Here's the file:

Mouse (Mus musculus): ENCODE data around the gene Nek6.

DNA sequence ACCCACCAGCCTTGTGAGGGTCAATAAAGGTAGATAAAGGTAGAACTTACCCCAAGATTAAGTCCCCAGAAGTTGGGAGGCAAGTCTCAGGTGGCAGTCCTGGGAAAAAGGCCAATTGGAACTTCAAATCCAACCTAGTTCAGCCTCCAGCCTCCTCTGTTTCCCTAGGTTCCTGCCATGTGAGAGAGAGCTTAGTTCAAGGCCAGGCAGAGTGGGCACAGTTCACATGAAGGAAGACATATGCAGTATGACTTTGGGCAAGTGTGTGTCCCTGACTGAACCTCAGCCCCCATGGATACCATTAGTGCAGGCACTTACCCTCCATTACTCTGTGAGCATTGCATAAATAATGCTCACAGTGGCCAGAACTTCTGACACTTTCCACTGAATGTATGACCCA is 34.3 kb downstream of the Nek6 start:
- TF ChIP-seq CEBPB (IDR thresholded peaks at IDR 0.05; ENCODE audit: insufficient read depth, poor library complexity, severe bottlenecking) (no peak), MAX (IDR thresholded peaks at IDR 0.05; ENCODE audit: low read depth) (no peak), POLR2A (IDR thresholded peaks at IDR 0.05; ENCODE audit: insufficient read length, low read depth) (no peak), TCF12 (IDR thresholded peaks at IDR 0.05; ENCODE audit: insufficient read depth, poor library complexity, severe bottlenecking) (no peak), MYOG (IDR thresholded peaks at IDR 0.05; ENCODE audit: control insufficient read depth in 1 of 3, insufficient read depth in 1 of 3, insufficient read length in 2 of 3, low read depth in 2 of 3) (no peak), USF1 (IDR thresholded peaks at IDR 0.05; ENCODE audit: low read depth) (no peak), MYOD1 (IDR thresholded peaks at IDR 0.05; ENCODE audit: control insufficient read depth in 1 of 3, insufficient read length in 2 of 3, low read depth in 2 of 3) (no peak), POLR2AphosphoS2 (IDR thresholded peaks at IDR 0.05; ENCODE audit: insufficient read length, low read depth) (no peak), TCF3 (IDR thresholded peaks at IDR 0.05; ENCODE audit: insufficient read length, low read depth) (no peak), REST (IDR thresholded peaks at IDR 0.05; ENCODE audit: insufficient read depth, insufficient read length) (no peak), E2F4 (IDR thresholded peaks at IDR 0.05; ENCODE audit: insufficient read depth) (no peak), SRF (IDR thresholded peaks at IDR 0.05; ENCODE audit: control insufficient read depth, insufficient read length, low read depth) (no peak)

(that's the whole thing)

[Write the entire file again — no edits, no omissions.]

Mouse (Mus musculus): ENCODE data around the gene Nek6.

DNA sequence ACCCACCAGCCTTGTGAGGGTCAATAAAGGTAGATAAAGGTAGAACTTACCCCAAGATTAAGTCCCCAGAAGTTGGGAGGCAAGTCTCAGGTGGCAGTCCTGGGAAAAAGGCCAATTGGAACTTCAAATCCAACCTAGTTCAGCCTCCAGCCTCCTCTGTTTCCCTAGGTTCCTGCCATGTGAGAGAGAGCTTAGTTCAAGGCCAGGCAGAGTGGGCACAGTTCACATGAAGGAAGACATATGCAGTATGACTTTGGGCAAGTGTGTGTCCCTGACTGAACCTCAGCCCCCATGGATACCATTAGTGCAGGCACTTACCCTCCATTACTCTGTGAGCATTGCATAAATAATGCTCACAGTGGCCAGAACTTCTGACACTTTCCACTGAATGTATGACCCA is 34.3 kb downstream of the Nek6 start:
- TF ChIP-seq CEBPB (IDR thresholded peaks at IDR 0.05; ENCODE audit: insufficient read depth, poor library complexity, severe bottlenecking) (no peak), MAX (IDR thresholded peaks at IDR 0.05; ENCODE audit: low read depth) (no peak), POLR2A (IDR thresholded peaks at IDR 0.05; ENCODE audit: insufficient read length, low read depth) (no peak), TCF12 (IDR thresholded peaks at IDR 0.05; ENCODE audit: insufficient read depth, poor library complexity, severe bottlenecking) (no peak), MYOG (IDR thresholded peaks at IDR 0.05; ENCODE audit: control insufficient read depth in 1 of 3, insufficient read depth in 1 of 3, insufficient read length in 2 of 3, low read depth in 2 of 3) (no peak), USF1 (IDR thresholded peaks at IDR 0.05; ENCODE audit: low read depth) (no peak), MYOD1 (IDR thresholded peaks at IDR 0.05; ENCODE audit: control insufficient read depth in 1 of 3, insufficient read length in 2 of 3, low read depth in 2 of 3) (no peak), POLR2AphosphoS2 (IDR thresholded peaks at IDR 0.05; ENCODE audit: insufficient read length, low read depth) (no peak), TCF3 (IDR thresholded peaks at IDR 0.05; ENCODE audit: insufficient read length, low read depth) (no peak), REST (IDR thresholded peaks at IDR 0.05; ENCODE audit: insufficient read depth, insufficient read length) (no peak), E2F4 (IDR thresholded peaks at IDR 0.05; ENCODE audit: insufficient read depth) (no peak), SRF (IDR thresholded peaks at IDR 0.05; ENCODE audit: control insufficient read depth, insufficient read length, low read depth) (no peak)